Glen S.
Fukushima

Senior Fellow

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Glen S. Fukushima

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Glen S. Fukushima is a nonresident senior fellow at American Progress, where he focuses on U.S.-Asia relations. In October 2021, President Joe Biden nominated him to be vice chair of the Securities Investor Protection Corporation, and he was confirmed by the U.S. Senate in April 2022.

From 1990 to 2012, Fukushima was based in Asia as a senior executive at one European and four American corporations. He was elected once as vice president and twice as president of the American Chamber of Commerce in Japan and served on several corporate boards in the United States, Europe, and Japan. He has also served as a visiting professor at Sophia University, Kyoto University, and Waseda University.

From 1985 to 1990, Fukushima served as director for Japanese affairs (1985–1988) and deputy assistant U.S. trade representative for Japan and China (1988–1990) at the Office of the United States Trade Representative (USTR) in the Executive Office of the President. He started his career as an attorney at Paul, Hastings, Janofsky & Walker.

He was educated in the United States at Deep Springs College, Stanford University, Harvard Graduate School of Arts & Sciences, Harvard Business School, and Harvard Law School. He also studied in Japan as an exchange scholar at Keio University and as a Fulbright fellow at the University of Tokyo.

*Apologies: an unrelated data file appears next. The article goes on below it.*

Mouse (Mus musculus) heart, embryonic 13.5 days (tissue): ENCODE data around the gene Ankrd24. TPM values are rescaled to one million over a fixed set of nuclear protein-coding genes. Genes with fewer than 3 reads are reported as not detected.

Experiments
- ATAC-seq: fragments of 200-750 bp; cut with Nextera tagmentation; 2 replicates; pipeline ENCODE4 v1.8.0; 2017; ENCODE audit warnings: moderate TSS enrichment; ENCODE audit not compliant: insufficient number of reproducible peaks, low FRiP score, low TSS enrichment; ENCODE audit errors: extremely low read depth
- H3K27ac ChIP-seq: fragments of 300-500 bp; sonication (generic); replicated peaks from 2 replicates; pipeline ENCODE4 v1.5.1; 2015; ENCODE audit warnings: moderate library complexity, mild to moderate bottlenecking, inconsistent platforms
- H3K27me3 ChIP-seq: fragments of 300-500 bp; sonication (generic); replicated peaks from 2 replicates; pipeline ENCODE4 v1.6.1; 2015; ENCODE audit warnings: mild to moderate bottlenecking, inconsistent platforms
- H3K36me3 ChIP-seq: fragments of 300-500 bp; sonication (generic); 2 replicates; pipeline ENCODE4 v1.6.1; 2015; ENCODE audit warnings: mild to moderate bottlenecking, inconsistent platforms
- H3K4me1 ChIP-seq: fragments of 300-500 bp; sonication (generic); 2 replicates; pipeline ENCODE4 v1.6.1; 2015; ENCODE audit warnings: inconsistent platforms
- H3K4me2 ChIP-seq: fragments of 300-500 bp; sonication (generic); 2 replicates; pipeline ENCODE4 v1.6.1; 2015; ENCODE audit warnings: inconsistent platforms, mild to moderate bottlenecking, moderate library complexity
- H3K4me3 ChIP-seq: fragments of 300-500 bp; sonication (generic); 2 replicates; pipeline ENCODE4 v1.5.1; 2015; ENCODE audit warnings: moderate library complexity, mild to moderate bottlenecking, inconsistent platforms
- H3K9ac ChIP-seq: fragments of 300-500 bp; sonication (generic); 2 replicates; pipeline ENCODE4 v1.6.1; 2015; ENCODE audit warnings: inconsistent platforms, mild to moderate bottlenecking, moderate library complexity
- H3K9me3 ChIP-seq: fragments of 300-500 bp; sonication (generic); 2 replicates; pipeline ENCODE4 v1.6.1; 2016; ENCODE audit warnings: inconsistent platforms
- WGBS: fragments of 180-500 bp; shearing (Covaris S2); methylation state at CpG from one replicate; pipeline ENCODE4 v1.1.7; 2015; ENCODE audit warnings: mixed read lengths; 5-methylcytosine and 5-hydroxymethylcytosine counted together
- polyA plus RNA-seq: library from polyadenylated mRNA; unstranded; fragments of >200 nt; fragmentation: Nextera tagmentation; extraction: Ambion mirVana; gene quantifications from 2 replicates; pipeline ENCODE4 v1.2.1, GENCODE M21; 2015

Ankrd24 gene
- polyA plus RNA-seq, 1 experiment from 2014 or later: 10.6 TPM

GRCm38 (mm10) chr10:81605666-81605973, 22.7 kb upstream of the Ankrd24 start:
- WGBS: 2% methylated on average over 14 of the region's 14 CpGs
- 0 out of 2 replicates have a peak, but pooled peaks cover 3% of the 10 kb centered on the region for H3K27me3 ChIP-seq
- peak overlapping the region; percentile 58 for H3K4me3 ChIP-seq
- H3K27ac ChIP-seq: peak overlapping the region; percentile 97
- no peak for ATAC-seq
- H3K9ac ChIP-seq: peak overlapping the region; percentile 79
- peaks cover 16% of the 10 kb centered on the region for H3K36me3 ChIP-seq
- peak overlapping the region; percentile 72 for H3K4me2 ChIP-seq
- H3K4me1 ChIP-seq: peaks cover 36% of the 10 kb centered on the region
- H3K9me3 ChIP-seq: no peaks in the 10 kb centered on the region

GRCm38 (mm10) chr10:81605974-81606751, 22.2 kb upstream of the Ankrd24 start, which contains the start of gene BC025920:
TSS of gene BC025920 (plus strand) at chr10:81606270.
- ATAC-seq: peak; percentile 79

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How Japan can drive faster toward a clean-energy future In the News

How Japan can drive faster toward a clean-energy future

In an op-ed for Kyodo News, Alan Yu and Glen S. Fukushima argue that while Japan’s support for new research into clean energy alternatives should be commended, the nation should also invest more heavily in deploying technologies that have already proven successful, such as solar and wind power.

Kyodo News

Alan Yu, Glen S. Fukushima

Abe’s Election in Japan Will Affect America’s Asian Pivot In the News

Abe’s Election in Japan Will Affect America’s Asian Pivot

Proponents of the Obama administration’s “pivot” toward Asia should be heartened by the results of Japan’s parliamentary election. The Liberal Democratic Party’s landslide victory in the lower house Sunday augurs well for a reinvigorated U.S.-Japanese relationship.

The Washington Post

Glen S. Fukushima

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